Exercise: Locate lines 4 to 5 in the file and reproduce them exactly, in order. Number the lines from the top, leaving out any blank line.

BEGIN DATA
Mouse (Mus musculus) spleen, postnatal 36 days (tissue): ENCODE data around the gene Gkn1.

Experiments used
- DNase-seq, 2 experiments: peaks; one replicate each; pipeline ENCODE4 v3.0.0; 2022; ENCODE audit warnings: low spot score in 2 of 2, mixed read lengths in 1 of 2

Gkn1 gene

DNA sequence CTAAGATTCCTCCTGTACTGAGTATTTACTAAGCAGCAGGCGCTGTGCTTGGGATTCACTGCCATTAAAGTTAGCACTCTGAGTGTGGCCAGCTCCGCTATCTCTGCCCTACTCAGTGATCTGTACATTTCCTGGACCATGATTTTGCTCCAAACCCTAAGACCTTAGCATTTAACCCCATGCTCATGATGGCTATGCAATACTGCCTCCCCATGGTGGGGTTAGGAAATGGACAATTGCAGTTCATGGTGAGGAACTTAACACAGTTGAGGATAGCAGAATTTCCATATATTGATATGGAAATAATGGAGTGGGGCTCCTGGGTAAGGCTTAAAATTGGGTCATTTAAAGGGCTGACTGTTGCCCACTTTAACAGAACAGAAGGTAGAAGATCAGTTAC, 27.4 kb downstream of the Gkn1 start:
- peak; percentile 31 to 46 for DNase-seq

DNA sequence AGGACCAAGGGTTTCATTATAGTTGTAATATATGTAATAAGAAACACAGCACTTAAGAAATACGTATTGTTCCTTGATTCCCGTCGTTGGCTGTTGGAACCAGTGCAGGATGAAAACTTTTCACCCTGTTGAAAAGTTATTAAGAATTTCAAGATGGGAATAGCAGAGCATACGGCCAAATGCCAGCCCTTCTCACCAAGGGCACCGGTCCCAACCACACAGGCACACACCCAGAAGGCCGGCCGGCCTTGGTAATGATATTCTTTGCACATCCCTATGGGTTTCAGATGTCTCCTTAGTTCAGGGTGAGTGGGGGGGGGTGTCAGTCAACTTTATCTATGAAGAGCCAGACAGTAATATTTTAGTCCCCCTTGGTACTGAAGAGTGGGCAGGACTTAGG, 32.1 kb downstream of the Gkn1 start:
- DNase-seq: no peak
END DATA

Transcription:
Gkn1 gene

DNA sequence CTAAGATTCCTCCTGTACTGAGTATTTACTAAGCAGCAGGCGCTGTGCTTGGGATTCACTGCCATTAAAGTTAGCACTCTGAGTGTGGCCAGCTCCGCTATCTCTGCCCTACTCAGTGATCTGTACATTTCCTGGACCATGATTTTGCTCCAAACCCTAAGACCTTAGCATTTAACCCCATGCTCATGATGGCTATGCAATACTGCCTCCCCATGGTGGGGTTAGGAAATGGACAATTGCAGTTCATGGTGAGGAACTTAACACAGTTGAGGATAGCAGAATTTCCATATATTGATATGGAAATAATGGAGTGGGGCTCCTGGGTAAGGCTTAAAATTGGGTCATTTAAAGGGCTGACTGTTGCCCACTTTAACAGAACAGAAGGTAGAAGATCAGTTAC, 27.4 kb downstream of the Gkn1 start: